DOCUMENTARY | NEW ZEALAND | 57 MINUTES | English
Arriving to New Zealand from Samoa as a young child in the 1950s, Fa’amoana was taken from his family and placed in state care, suffering terrible abuse alongside thousands of other Pacific and Maori children. This documentary explores his journey through state care, prison, gang membership, as well as the intergenerational impacts of these experiences; and ultimately, healing for Fa’amoana and his Family through harnessing the power of his voice as a storyteller.
It is a Pacific story told through a Pacific lens – with the guidance of director Nina Nawalowalo’s graceful vision – as well as a sublime score by NZ music legend Mark Vanilau – using powerful symbols and imagery to connect directly with survivors: the return to water – ‘from the river to the sea’ – the feeling of wind caressing skin… the elements of nature that are denied to all those who are detained and incarcerated.
The Conch has been honoured to walk alongside Fa’amoana and the Luafutu Aiga as they have courageously shared their stories for the last 7 years – beginning with the collaboration for the stage play THE WHITE GUITAR (2016), and the subsequent collaboration for the stage play A BOY CALLED PIANO (2019), and lastly this documentary film. The film has been made for the kaupapa of connecting directly with survivors – empowering them to share their own stories; as well as being a beautiful moving film – that will serve to positively illuminate the survivor experience in wider society, in Aotearoa and abroad.
Through sharing this story, Fa’amoana has become a ‘voice for the voiceless’: for all the thousands of children who never made it this far.
In a career spanning more than 30 years, internationally acclaimed theatre director Nina Nawalowalo has created a platform for the telling of Pacific stories across the globe.
Artistic Director and Co-founder of Wellington-based theatre company The Conch, she is a performer, mentor and teacher who has presented at over 40 international festivals, including the London International Mime Festival, British Festival of Visual Theatre, and the Moscow Arts Festival. From her ground breaking ‘Vula’ which toured for 7 years including a 3 week season at The Sydney opera House and a sold out season at London’s Barbican Centre, to Masi, Marama and her unforgettable direction of the work of others such as Hone Kouka’s The Prophet and Edinburgh festival award winning Duck death and the Tulip, Nina is renown for her powerful visual and magical work exploring Pacific themes.
She is passionately committed to bringing our untold stories into the light and for using theatre as a vehicle to affect social change. In 2013 She established the Solomon Islands National Women’s Theatre Company ‘Stages of Change’ as a means to address violence against women and girls. The 15 strong company of women performed at the Melanesian Arts Festival in Papua New Guinea and at the EU Parliament in Brussels. Acclaimed work The White Guitar, is the powerful story of The Luafutu Family – Father John and sons Matthias and Malo aka renown hip hop artist scribe. Told by the Luafutu family themselves, the sold-out show was lauded by critics with praise: “If there’s any show that you’re going to see in the next decade, this has to be it” [RNZ National]. It was described by The Press as ‘a seminal moment in New Zealand theatre history’.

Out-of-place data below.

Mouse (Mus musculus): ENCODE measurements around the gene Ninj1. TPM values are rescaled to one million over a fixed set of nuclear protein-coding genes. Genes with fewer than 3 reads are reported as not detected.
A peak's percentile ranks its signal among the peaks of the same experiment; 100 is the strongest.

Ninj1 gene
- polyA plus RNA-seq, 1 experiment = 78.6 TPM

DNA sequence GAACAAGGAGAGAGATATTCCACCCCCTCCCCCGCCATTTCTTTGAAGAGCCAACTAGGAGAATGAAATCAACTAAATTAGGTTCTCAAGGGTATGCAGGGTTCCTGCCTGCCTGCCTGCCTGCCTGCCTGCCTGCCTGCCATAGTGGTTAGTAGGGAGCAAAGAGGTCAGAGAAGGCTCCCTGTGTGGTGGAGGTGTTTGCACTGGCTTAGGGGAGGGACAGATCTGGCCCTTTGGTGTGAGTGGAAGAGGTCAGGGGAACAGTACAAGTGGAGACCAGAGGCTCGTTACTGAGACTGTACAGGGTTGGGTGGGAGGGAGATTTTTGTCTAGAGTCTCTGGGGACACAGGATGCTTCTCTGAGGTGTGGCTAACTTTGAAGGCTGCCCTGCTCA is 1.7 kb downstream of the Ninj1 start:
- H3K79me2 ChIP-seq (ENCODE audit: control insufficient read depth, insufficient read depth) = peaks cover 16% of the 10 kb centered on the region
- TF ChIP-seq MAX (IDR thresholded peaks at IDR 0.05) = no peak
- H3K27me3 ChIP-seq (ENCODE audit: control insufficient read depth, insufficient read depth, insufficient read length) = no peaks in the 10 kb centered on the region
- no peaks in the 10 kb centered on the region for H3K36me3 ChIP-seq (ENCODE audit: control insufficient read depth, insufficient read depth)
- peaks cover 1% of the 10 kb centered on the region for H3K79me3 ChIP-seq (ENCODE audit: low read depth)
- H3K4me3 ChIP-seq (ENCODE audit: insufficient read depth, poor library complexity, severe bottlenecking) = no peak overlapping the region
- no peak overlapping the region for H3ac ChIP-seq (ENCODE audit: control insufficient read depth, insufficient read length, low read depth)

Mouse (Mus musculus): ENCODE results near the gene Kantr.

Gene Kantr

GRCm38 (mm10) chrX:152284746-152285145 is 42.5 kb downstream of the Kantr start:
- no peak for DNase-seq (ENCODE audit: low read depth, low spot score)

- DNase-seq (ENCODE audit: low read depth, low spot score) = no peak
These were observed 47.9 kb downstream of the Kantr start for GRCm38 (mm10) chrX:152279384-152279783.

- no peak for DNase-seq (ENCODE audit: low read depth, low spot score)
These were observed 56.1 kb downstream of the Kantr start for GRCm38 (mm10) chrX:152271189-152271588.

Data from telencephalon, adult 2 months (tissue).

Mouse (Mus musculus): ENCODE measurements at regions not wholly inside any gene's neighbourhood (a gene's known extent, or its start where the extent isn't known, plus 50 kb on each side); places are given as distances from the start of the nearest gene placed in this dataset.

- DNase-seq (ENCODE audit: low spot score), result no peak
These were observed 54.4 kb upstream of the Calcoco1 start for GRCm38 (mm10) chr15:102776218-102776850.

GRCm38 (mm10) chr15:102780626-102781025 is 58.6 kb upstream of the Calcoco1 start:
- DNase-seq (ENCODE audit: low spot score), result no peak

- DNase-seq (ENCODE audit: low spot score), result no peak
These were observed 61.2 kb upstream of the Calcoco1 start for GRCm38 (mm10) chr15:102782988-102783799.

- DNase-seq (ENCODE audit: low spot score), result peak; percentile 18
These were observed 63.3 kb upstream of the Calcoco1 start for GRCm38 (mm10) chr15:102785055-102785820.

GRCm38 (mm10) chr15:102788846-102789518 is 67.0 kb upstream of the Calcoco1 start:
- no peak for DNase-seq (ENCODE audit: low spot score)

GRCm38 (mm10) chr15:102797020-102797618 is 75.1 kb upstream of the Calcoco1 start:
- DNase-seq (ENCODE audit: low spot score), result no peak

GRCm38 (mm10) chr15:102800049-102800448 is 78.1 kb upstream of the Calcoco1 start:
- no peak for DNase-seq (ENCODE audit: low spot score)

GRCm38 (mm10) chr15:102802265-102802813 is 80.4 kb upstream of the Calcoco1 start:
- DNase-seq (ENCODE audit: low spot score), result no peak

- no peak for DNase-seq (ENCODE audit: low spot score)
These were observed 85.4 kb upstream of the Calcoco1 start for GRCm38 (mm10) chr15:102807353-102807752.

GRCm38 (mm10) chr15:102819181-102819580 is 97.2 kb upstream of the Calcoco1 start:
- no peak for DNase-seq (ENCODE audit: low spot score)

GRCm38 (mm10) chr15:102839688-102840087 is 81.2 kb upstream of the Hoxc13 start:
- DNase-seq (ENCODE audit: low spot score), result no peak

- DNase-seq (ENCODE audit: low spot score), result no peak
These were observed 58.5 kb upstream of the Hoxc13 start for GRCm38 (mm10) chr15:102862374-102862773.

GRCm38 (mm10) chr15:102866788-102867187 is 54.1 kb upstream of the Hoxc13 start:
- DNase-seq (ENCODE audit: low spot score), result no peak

A Boy Called Piano by Fa’amoana John Luafutu, the sequel to this ground breaking work tells the untold story of thousands of Maori and Pacific children made wards of state in the 1960’s opened in its development season at BATS Theatre, Wellington in November 2019. The work was set to tour the country when covid struck, so Nina pivoted to audio and digital form – creating an audio-drama of the play for broadcast on Radio NZ, and developing a documentary film – which is now entering the film festival circuit alongside community distribution, and will be broadcast throughout NZ, Australia and the Pacific on Maori Television in 2023.
In 2017, Nina received the Senior Pacific Artist Award in acknowledgement of her significant contribution to Pacific Arts in Aotearoa. In 2018 she was made an Officer of the New Zealand Order of Merit for services to Theatre and Pacific culture. In 2021 she was awarded the New Zealand Arts Laureate Award by The Arts Foundation.
Fa’amoana John Luafutu, Tom McCrory
Fa’amoana John Luafutu, Matthias Luafutu
Ni sa bula vinaka
“Telling an untold story like A Boy Called Piano requires tremendous courage. But Why? Because the truths it tells are hidden. Buried by Shaming. Or suppressed because they reveal truths about a society that is in denial of it’s own story. The abuse of Maori and Pacific children in state care was and is systematic – and those children brutalised by a system have lived lives governed by pain. They have sought lost family in the Gangs, dealt out the violence inflicted on them, sought solace in drug addiction, suffered imprisonment. This is an intergenerational story and the true story is hidden stories to those outside this reality. 61.8 % of New Zealand’s Prison Population Is Maori and Pacific Island. Of these 83% Have been at some point in state care as children. Four out of five Prisoners under 20 have been in state care. We talk about decolonising the justice system reducing the number of Maori and Pacific in prison but what is the root cause of this over representation?
This story has been told by those in positions of power, the symptoms of trauma are portrayed as characteristic of our people. Fa’amoana John Luafutu is both a survivor and a master storyteller. This is the first time the experience of those in state care has come directly to the screen told by a man who lived it.”
Red Nation International Film Festival Nominee
March 1st – March 8th
Red Nation Television Network
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